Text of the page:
We recently had a three day weekend in honor of DUT’s school-wide sports day. As tempting as it was to see what the day consisted of, I decided it was a good opportunity to take a weekend trip somewhere nearby. Bingyu Valley is rumored to be a “Little Guilin” (for its mountain peaks and cliffs) and or “Oriental Miniature Switzerland.” I haven’t been to Guilin or Switzerland, but I’m pretty sure it can’t compare. It was, however, a nice place to get out of the city and see a little bit of nature.
Our group consisted of myself, Margaret, Zhizhi (Margaret’s friend) and Kat and Jason (our PiA buddies from Shenyang). We set out on Friday morning with a three hour bus ride from Dalian to Zhuanghe (庄河), the town nearest Bingyu Valley. At the bus station in Zhuanghe, Zhizhi had an aunt who was kind enough to pick us up and drive us the additional 45 minutes to the Bingyu Valley (冰峪沟) area. We were concerned about finding a cheap place to stay, but ended up in a hotel right outside the park entrance that cost us each 10 kuai (a little over $1) a person! (It might have been that cheap because we sent Zhizhi in to ask the price, while us foreigners hid under the seats inside the car.) We had a quick lunch, dropped off our stuff, and set out for the park. The entrance ticket was a bit steep at 120 kuai a person, but Margaret and Jason were able to use their expired college IDs to get a student ticket for 90 kuai.
After an afternoon of hiking around the Bingyu park, we had some traditional countryside food and fell fast asleep. The next morning we decided that we would climb another nearby mountain, Tianmenshan (天门山) or “heaven’s gate mountain.” The road sign outside our hotel clearly said that Tianmenshan was 10 km away. However, when we tried to get a taxi to take us there, they scoffed and said it was at least 40 km. (Side note: I have asked Chinese people about how far something is, and their response is usually, “Oh, sooooo far.” Really, it turns out to be a 15 minute walk. Experience has taught me to take their advice with a grain of salt.) Thinking that they were trying to rip us off because we were foreigners, we decided to set off walking in the right direction and see how far we could get.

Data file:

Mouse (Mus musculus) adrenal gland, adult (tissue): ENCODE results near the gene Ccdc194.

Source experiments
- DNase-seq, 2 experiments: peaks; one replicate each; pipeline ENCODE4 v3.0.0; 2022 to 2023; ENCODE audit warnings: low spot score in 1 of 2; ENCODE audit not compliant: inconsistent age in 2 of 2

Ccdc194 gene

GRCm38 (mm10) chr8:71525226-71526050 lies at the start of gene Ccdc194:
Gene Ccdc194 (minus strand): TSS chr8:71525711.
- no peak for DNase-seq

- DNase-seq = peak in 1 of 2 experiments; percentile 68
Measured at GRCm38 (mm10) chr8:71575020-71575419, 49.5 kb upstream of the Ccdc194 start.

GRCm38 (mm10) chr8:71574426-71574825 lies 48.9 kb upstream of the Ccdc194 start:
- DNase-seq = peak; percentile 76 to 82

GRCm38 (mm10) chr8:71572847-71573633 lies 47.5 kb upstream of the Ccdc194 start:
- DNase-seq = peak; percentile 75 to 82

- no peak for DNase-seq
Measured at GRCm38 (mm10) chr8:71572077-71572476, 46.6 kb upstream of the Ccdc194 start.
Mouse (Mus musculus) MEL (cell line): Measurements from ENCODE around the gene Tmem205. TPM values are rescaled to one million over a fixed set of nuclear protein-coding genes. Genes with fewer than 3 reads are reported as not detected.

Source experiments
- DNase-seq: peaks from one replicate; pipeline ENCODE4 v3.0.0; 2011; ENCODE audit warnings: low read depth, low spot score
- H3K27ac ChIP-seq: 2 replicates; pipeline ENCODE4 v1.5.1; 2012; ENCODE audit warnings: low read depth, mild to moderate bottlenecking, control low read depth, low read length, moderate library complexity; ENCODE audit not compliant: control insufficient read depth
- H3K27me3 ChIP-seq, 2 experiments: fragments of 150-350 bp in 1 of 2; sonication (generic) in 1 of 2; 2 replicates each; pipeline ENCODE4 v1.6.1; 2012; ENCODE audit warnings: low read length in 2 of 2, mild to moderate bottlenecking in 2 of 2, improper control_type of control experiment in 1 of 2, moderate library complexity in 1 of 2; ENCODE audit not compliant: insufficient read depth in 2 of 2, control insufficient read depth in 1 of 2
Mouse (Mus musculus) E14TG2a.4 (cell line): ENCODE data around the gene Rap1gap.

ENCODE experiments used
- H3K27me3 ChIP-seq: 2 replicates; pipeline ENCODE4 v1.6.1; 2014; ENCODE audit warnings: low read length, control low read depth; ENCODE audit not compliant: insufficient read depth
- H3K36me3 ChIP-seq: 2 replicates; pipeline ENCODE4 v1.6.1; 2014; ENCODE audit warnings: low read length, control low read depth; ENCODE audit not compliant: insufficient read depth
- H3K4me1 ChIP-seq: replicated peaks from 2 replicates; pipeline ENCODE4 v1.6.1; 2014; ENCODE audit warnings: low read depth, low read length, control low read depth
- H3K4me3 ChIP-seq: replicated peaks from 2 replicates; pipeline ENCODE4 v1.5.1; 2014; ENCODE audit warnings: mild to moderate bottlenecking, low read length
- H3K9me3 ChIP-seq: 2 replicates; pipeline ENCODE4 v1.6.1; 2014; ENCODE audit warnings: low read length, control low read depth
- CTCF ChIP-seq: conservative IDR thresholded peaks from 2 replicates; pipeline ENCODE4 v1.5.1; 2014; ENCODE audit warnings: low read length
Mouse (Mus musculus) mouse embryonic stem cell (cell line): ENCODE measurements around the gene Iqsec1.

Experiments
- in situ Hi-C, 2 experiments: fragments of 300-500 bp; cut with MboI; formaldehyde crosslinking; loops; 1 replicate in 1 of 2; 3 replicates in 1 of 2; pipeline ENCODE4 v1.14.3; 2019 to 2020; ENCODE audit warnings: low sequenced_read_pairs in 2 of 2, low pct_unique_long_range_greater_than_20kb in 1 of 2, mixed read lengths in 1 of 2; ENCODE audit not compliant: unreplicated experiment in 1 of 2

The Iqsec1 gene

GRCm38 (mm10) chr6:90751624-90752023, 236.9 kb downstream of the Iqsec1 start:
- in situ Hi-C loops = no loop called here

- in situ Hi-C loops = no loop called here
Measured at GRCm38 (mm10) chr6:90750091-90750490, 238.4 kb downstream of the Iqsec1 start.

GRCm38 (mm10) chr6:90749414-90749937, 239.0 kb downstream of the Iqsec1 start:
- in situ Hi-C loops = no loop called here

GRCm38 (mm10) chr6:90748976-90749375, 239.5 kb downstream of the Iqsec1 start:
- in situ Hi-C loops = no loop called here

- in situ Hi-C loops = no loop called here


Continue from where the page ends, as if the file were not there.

We walked and walked (for over an hour), and didn’t see any mountain ranges in sight. A random van pulled over and offered us a ride to Tianmenshan. Without any other options, we reluctantly agreed. It turned out that the mountain was way more than 10 km away. Probably more like 30. As we were driving, we saw another sign with the exact same distance marker “Tianmenshan- 10 km.” Zhizhi’s response to the errant signage was, “Well, maybe the cartographer was drunk.” Oh, China. I guess we should have trusted the locals. But in our stubborn Western minds, we believed that the official road sign was an empirical fact. It seemed ludicrous to us to assume that the sign was incorrect. Lesson learned: road signs should not be trusted in China.
As we got dropped off at the “back entrance” to the mountain, our driver told us we could enter for free. Then two dudes on motorbikes with ID cards around their neck demanded an entrance fee and threatened that if we didn’t pay, we would have to pay more at a different ticket booth when we entered. After way too much hassling, we finally got a hold of the real entrance tickets (that were marked for 60 kuai– 20 kuai less than the guys were trying to charge us). Satisfied that we didn’t get ripped off, we set out to hike the mountain. We had the whole place to ourselves, and in a little over an hour we had made it over the top and back down to the main entrance. Then we had to walk for another two hours to the main road where we hired another random van to take us back to our hotel. It was a long day of walking, but the weather couldn’t have been better.
Despite being exhausted, we got back to Dalian, showered and rallied for for a big night out to show Kat and Jason our favorite Dalian nightclubs. It wasn’t the most relaxing weekend, but was definitely a worthwhile way to spend some time off.